As '80s Week continues, World Cafe keeps combing through its archive for artists from the decade of synths and irregular haircuts. Today, that means bringing back a wide-ranging 2004 session with Colin Hay of the Australian band Men At Work. Hay's distinctive voice helped carry songs like "Who Can It Be Now" and "Down Under" to prominence in the early '80s.
Here, the singer performs a few of his newer songs and tells the story of Men At Work's international success.
This week's World Cafe: Next artist, Calgary's Viet Cong, released its full-length debut last week. It's not so much a dark record as a harsh one: This is a guitar-intensive rock band whose songs stretch out with some sturm and drang, while still finding ways to get under your skin. Hear and download two songs from Viet Cong on this page.
The much buzzed-about Toronto-based band Alvvays joins us today. We first heard about Molly Rankin and the band in 2013 when Frank Yang of the blog Chromewaves presented them as a band to watch on our Sense of Place visit to Toronto. Their self-titled debut came out last year and within a month had become the most played album on college radio. They join us in the studio today. Make sure to download the band's performance of "Adult Diversion."
Nude Beach, a punk trio from Brooklyn, is today's guest on World Cafe. The band recently released a double album called 77, and it's full of catchy power-pop tunes.
Formed in 2008 while its members were still in high school, the band includes guitarist and singer Chuck Betz, drummer and singer Ryan Naideau, and bassist Jim Shelton. Nude Beach made three albums together before releasing 77 in October. In this session, we'll learn what the title 77 signifies and hear some of its songs performed live.
On this episode of Latin Roots from World Cafe, Rachel Faro joins the show to discuss cancion de protesta. While the U.S. experienced its own period of politically charged songs about the Vietnam War and more in the '60s and '70s, Latin American songwriters were creating commentary about the repressive regimes in power there.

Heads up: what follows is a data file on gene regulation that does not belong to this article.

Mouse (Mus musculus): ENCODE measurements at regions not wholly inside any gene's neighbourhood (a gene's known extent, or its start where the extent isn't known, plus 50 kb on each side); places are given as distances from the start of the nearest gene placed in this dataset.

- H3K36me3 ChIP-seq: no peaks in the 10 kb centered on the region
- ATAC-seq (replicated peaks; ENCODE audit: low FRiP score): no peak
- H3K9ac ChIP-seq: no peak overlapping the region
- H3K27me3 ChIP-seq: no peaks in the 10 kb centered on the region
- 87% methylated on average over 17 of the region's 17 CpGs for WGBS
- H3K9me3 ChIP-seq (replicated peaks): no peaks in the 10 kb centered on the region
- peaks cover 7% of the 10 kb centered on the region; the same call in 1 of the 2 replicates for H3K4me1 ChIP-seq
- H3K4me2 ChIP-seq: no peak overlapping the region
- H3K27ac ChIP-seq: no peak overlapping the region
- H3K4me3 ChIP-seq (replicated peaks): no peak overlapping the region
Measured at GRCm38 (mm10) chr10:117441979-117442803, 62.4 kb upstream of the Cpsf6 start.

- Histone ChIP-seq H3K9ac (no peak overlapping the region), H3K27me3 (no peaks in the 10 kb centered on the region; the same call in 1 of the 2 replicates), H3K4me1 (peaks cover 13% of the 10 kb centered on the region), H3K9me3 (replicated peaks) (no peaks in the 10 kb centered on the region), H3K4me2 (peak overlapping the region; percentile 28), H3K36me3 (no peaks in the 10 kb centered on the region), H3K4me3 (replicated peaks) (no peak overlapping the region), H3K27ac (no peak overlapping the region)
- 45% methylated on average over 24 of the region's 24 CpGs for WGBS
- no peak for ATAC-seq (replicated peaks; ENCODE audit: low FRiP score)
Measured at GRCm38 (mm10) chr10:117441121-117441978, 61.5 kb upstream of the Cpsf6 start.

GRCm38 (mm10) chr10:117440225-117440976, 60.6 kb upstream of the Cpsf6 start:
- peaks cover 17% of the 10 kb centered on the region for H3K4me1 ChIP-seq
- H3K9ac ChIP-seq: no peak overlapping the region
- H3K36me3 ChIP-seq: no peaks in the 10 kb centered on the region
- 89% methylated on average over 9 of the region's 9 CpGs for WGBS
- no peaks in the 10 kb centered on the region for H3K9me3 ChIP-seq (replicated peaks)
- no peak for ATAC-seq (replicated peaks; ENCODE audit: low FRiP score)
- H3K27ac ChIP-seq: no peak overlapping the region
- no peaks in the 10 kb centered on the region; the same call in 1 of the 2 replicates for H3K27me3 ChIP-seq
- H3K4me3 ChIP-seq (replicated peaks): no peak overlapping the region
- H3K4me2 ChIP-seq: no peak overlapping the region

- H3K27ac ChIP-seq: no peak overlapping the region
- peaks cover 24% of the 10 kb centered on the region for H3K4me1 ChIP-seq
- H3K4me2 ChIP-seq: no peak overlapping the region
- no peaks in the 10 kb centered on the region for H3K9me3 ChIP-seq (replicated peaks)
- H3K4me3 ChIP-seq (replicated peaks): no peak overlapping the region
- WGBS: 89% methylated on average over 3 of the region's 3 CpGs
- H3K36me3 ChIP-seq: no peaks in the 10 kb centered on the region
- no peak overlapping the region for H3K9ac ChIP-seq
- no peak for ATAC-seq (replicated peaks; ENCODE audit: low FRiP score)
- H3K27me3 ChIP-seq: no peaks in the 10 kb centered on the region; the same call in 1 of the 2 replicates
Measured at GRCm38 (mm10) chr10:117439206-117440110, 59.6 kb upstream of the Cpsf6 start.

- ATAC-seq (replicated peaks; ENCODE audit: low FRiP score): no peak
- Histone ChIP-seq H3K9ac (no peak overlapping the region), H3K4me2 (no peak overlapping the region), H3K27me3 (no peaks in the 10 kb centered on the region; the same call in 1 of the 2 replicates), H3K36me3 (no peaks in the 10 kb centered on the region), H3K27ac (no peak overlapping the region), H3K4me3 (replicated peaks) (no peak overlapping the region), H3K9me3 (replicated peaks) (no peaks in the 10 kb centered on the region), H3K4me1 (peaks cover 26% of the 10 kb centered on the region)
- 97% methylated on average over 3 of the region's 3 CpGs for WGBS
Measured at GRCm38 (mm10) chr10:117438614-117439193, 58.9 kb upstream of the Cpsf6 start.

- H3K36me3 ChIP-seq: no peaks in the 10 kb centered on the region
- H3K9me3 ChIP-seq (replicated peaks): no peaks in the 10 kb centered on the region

Here, Faro shares some of the musicians who put their lives at risk — and identifies the artist she considers the Bob Dylan of the Latin music world.
Israel Nash got his start in music after moving to New York City; his 2009 debut came out of his experiences there. His 2011 follow-up album was recorded on a small farm in the Catskills and was co-produced by Sonic Youth's Steve Shelley. A relocation to a small ranch in Dripping Springs, Texas, preceded his new record, Rain Plans.
On this episode of World Cafe, he describes how he wanted his third album to reflect the Hill Country, and professes his love for Neil Young. And, of course, he performs a few of his songs live.
This week's World Cafe: Next artist is a band that's been around for a decade and a half. In fact, Big Dark Love is Murder By Death's seventh album.
After many years in Bloomington, Ind., its members recently relocated to Louisville, Ky., where they recorded their new album. Murder By Death plays everything from intense indie-rock ballads to rootsy rock songs. Hear and download two tracks from Big Dark Love at the audio link.
The Revivalists' name can be interpreted a couple ways: Yes, the band keeps older forms of music like blues and R&B alive, but its spirited performance also recalls a gospel revival.
It's no surprise that the group came together in New Orleans. The Revivalists' members got together in 2007 and have played 150 dates a year ever since. Last year brought a reissue of their second album, City Of Sound, which they'd put out themselves in 2012. The reissue includes an extra live disc.